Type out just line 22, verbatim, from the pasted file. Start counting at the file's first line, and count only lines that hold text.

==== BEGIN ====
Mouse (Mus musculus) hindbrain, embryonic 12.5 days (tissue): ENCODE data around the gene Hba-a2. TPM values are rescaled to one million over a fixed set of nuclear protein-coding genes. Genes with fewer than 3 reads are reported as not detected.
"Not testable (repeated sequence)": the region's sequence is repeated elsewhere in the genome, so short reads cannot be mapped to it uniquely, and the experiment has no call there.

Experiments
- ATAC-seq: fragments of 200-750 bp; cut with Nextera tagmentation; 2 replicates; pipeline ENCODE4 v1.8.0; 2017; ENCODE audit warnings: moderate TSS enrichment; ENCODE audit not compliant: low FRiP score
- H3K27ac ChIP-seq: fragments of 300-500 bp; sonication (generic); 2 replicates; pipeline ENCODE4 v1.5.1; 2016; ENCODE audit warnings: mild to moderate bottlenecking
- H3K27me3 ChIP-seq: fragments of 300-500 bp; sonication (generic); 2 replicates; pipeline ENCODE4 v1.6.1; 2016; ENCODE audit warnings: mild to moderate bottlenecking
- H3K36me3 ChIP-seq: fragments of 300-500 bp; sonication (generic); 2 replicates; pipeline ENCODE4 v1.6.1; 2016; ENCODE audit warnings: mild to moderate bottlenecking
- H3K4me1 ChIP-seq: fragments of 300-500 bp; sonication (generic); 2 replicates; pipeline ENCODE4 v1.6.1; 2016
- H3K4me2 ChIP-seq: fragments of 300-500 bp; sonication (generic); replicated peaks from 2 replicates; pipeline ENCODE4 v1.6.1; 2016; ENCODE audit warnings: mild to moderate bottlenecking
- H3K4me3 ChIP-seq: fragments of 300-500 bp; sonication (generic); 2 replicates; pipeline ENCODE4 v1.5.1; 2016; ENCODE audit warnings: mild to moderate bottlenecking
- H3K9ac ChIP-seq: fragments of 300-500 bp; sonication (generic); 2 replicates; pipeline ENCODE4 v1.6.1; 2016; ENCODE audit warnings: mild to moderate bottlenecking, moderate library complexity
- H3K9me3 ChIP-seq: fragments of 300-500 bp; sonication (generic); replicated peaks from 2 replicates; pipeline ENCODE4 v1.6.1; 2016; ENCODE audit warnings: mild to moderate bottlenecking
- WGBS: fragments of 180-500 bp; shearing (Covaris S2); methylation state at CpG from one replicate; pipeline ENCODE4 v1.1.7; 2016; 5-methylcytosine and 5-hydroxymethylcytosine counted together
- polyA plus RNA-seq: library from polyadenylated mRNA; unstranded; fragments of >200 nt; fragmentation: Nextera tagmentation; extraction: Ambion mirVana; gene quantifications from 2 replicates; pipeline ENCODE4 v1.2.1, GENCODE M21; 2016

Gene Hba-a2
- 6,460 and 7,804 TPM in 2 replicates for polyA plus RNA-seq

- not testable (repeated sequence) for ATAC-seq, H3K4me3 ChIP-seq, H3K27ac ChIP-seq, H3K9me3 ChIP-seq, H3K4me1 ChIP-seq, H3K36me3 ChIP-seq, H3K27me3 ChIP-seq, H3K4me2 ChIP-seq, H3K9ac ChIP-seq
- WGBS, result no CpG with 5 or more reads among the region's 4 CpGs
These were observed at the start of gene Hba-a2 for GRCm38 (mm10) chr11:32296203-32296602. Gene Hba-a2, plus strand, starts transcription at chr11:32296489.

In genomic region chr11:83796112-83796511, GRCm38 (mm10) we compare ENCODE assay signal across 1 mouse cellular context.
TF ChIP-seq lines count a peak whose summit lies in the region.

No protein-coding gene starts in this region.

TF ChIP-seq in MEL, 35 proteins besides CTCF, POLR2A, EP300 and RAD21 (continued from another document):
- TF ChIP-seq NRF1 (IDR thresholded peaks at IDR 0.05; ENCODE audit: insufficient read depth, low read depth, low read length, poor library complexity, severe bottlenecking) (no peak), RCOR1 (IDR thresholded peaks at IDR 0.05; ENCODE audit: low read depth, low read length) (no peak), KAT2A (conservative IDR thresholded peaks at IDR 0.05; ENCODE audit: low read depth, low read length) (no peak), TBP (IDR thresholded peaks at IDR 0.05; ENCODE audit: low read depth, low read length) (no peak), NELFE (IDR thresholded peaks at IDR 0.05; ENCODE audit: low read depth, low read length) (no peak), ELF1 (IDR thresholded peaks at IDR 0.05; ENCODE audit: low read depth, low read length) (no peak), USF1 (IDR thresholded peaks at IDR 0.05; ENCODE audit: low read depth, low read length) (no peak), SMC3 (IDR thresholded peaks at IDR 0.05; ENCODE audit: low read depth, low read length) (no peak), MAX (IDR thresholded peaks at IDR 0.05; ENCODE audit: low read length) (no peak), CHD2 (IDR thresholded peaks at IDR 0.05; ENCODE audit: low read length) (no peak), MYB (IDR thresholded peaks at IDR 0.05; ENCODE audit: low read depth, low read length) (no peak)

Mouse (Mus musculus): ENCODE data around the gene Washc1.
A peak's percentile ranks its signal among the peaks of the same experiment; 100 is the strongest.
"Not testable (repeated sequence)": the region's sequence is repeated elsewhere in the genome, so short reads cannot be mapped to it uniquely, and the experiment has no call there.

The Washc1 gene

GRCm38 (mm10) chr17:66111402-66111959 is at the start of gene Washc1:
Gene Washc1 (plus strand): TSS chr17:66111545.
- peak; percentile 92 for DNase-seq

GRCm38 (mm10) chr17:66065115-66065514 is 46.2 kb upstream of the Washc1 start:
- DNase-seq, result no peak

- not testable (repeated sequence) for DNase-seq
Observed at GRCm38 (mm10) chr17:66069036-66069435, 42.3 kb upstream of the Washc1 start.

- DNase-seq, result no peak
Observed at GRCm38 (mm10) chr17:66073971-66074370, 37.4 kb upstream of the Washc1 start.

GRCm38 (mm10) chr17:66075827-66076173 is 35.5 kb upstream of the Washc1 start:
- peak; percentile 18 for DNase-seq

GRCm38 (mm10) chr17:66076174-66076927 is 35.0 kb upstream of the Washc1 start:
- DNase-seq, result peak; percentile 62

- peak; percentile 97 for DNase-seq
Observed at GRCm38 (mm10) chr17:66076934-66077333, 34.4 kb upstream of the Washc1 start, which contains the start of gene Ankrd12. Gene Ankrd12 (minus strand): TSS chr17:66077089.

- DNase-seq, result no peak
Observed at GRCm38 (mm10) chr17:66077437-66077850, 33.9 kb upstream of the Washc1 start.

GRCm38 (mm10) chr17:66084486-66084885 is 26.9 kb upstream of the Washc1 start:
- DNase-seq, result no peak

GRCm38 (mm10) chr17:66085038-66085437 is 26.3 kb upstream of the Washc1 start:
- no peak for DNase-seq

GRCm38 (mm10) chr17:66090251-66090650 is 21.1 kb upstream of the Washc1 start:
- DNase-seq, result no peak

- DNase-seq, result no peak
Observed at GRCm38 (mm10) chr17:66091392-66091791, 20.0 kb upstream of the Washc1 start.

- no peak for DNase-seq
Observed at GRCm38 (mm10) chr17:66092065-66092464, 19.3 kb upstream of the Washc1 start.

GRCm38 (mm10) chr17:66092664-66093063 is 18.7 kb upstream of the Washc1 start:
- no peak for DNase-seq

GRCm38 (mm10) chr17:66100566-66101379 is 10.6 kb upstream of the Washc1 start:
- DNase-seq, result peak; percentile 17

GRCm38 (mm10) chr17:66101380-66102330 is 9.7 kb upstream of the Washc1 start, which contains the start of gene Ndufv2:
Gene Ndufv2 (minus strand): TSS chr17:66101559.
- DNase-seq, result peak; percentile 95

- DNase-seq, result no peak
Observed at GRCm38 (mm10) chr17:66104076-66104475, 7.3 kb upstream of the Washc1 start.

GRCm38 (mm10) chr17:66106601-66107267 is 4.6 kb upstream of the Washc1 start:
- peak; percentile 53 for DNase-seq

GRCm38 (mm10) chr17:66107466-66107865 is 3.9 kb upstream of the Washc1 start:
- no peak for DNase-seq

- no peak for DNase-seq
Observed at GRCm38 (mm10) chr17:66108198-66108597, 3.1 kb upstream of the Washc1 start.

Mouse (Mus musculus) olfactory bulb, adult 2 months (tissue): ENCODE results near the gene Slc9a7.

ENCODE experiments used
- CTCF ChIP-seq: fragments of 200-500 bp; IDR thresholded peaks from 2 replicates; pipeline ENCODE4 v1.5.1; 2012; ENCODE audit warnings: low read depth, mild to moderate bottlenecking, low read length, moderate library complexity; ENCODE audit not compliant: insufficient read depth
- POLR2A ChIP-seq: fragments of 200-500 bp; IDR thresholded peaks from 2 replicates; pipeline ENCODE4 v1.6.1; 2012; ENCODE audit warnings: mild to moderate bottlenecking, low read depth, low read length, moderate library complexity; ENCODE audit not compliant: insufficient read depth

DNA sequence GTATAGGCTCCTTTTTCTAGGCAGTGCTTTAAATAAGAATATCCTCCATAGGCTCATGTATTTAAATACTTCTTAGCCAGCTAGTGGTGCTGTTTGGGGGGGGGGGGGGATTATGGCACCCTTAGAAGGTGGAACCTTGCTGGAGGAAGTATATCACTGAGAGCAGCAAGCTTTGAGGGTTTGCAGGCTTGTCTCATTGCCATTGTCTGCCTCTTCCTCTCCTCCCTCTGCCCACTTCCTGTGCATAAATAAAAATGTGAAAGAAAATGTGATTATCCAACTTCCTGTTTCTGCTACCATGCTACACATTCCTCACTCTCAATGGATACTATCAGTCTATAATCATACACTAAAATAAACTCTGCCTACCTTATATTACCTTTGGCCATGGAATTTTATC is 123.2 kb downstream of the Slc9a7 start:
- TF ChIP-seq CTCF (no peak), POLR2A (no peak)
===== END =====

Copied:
No protein-coding gene starts in this region.